I’d see her occasionally walking or at a local bar. I’d make frequent attempts to communicate with her. She always seemed to be trying really hard to be seductive with me. We’d be sitting at the bar having a beer, and she’d lean in really close, touch my cheek with her hair, rub her thighs close to mine. Her tits seemed to like resting close to my arms.

I was unmoved. I was not interested or attracted to her. Why would she think I was? Because I was friends with women who had been “intimate” with her? Could that be why she thought I was another easy seduction?

After her overt advances failed, she resorted to dismissing my sexuality. She’d make comments about me having no shape, having no breasts, and having no sex appeal. She commented on my clothes and the way I wore my hair or didn’t wear my hair. How I didn’t smell like a woman that men would find attractive.

I listened to her mostly unaffected, but I boiled inside whenever I saw her, because as much as she thought she was sexy and attractive, all I saw was a demon. All I saw was a sad and lonely woman who needed to minimize me to feel better about herself. At the time, I didn’t know about sociopaths or personality disorders. I just knew that I was in the presence of something that was not good. Nothing about her was good to me.

About 6 months after my breakup with my boyfriend, we got together one afternoon and he asked about getting back together. I was thrilled! I loved this guy. He was one of the best people I had ever met in my life up to that point.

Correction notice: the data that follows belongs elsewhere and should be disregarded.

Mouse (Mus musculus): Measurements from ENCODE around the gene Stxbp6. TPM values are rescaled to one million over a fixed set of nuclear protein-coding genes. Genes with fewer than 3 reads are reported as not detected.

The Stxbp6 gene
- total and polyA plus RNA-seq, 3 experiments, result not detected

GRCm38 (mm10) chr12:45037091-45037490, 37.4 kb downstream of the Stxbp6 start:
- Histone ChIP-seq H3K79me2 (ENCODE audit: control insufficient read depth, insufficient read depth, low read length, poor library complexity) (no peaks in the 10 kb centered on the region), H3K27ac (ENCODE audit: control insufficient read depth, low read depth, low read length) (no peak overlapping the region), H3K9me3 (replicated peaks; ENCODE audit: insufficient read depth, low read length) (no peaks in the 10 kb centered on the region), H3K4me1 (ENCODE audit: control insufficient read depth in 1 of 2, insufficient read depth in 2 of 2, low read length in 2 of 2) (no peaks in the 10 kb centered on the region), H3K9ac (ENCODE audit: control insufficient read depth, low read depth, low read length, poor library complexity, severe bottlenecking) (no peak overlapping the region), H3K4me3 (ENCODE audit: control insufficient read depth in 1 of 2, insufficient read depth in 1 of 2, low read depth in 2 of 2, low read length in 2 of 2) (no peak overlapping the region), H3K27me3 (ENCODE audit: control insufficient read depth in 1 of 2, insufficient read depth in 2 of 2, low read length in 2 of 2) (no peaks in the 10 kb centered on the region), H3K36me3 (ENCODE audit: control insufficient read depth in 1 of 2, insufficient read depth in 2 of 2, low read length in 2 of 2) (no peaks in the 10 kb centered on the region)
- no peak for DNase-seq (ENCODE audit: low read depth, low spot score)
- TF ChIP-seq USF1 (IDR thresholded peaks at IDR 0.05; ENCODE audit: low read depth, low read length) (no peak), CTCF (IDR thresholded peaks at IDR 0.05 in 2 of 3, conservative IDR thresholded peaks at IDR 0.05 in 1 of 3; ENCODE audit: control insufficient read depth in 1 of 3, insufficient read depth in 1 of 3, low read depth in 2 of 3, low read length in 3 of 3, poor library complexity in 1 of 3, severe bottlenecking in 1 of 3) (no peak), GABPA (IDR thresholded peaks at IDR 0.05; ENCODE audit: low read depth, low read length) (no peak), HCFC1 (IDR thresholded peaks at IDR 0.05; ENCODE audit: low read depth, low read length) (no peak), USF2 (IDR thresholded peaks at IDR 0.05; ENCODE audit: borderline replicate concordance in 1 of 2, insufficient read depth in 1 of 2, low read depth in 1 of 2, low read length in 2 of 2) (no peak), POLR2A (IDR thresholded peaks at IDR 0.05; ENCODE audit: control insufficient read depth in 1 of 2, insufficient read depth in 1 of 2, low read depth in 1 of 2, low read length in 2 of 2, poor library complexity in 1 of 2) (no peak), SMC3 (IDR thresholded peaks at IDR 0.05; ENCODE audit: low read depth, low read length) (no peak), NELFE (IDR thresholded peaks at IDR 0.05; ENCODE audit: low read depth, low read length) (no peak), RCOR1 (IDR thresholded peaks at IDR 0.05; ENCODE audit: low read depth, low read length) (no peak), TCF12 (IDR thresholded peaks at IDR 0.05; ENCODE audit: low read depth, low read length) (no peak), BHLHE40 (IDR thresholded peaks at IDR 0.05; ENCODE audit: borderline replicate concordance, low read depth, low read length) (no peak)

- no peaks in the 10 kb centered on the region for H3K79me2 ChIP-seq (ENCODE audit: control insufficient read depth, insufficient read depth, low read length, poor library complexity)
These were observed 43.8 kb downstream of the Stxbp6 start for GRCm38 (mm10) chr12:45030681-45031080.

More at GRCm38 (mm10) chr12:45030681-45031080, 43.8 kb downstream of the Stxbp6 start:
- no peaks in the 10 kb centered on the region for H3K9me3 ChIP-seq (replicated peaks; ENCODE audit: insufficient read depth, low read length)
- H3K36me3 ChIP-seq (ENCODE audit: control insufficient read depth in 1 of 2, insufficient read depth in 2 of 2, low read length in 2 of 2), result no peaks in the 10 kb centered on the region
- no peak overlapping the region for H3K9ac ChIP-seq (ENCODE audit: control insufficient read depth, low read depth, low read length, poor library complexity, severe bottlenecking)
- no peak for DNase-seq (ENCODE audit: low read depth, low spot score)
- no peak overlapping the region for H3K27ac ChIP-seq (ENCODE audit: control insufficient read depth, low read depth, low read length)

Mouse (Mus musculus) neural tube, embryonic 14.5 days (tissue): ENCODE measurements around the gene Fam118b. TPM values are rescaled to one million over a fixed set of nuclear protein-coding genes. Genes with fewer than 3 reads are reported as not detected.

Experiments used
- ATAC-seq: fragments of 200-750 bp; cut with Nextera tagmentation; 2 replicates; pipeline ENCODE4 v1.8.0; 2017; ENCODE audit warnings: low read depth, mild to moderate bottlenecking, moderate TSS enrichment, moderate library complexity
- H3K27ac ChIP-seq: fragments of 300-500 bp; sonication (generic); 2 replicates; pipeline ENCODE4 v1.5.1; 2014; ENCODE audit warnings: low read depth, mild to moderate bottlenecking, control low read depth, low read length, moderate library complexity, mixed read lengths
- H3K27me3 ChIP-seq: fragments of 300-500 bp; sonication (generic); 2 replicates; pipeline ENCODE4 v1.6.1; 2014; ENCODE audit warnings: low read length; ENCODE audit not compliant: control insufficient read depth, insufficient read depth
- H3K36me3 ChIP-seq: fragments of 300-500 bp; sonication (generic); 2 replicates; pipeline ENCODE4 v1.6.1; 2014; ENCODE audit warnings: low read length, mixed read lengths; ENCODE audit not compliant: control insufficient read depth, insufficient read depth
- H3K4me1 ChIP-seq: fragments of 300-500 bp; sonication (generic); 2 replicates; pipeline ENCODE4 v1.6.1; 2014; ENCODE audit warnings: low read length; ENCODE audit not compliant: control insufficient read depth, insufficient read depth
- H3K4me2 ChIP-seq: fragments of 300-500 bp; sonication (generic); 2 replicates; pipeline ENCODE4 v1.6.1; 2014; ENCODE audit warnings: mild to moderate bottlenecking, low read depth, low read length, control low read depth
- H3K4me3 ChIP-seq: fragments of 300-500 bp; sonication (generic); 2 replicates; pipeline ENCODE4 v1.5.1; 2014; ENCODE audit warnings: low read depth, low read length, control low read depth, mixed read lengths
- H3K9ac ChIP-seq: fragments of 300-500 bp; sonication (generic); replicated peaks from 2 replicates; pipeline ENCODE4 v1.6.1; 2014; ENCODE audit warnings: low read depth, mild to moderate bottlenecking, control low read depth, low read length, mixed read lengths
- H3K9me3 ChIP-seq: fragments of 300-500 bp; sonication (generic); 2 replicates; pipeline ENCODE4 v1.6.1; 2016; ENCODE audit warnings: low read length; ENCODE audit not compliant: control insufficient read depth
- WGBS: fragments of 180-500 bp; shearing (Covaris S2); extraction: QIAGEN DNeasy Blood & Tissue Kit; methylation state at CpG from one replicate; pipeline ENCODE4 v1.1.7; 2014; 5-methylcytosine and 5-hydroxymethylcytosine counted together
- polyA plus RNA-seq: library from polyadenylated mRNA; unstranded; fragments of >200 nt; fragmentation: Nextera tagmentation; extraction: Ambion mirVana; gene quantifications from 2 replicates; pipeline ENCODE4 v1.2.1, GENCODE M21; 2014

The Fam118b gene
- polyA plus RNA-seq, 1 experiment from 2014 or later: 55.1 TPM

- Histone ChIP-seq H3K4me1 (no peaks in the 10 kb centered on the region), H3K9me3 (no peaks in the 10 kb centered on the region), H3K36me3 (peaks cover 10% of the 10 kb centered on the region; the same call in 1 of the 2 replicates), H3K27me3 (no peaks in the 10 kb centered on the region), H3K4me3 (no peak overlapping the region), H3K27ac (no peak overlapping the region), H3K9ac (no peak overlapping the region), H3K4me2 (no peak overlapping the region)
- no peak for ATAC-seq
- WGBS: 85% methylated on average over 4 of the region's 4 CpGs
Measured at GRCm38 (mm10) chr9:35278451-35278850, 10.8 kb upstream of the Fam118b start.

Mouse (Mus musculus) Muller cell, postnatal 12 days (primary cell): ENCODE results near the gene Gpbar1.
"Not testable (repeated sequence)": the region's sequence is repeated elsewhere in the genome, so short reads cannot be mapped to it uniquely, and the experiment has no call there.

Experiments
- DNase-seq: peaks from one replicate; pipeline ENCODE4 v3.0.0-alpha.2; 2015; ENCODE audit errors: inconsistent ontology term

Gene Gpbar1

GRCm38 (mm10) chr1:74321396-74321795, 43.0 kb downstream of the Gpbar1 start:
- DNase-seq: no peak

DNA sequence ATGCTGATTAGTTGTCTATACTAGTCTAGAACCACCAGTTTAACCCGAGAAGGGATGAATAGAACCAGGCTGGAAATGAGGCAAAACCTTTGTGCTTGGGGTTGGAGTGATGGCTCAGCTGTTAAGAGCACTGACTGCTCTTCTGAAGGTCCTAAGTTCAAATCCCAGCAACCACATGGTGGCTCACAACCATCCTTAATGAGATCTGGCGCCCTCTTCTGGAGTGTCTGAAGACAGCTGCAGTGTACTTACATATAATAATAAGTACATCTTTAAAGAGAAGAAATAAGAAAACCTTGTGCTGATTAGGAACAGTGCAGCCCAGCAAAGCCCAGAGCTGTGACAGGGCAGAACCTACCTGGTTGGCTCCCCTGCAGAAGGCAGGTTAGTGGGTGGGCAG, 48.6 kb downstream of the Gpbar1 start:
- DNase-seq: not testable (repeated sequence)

I said, “Yes, I’d like to be together again.”

He seemed pleased with my answer but then a look of shame came over him. He said, “Before we go any further, I must confess something to you, Paula. Remember the weekend you went away for your sister’s wedding while we were living with Ruby?”

“Yes,” I said.

“Well, Ruby and I were together,” he confessed.

My heart sank.

“Together? What do you mean?,” I asked knowing full well what he meant.

He shared all of the details and how it happened and where specifically in the apartment it happened.

I wanted to run and throw up. I wanted to understand why he did it and why she did it. Why did they betray me?

He talked; I listened. I cried; he cried. He held me; I held him.

I was finding it hard to forgive him. I decided to confront her and compare stories. So I called her that night and arranged to meet her in her “nest” the next day.

What a mistake. Why did I even bother.

When I asked her if it was true, she matter-of-factly nodded and shrugged. She sat in her sofa with this air of superiority over me, like I shouldn’t have been surprised that my boyfriend would seek satisfaction from a “real” womanly woman outside our relationship.

Not once did she say, “I’m sorry, Paula. I know it was wrong.”

Not once! Not even a spark of regret did I detect.

Instead, she seemed to find joy in my sorrow. She seemed to be gleeful that I had experienced this ugly betrayal.

I left her apartment, her lair, feeling dirty and disgusted. Within 6 months, the relationship with my boyfriend ended again. It could never be healed from the many fissures and cracks created as a result of the influence of the sociopath who slithered in and destroyed the innocence of young love.

Today, the sociopath remains in the same apartment. She continues to nest. She continues to exist. But unlike 20 years ago when her youth disguised the ugliness within, she looks as unattractive as her dark heart and soul, burning just beneath the surface.


(I might receive some serious shit from folks who personally know me for sharing this story, but I really don’t care anymore. It’s time it was told.)

The internal film of my life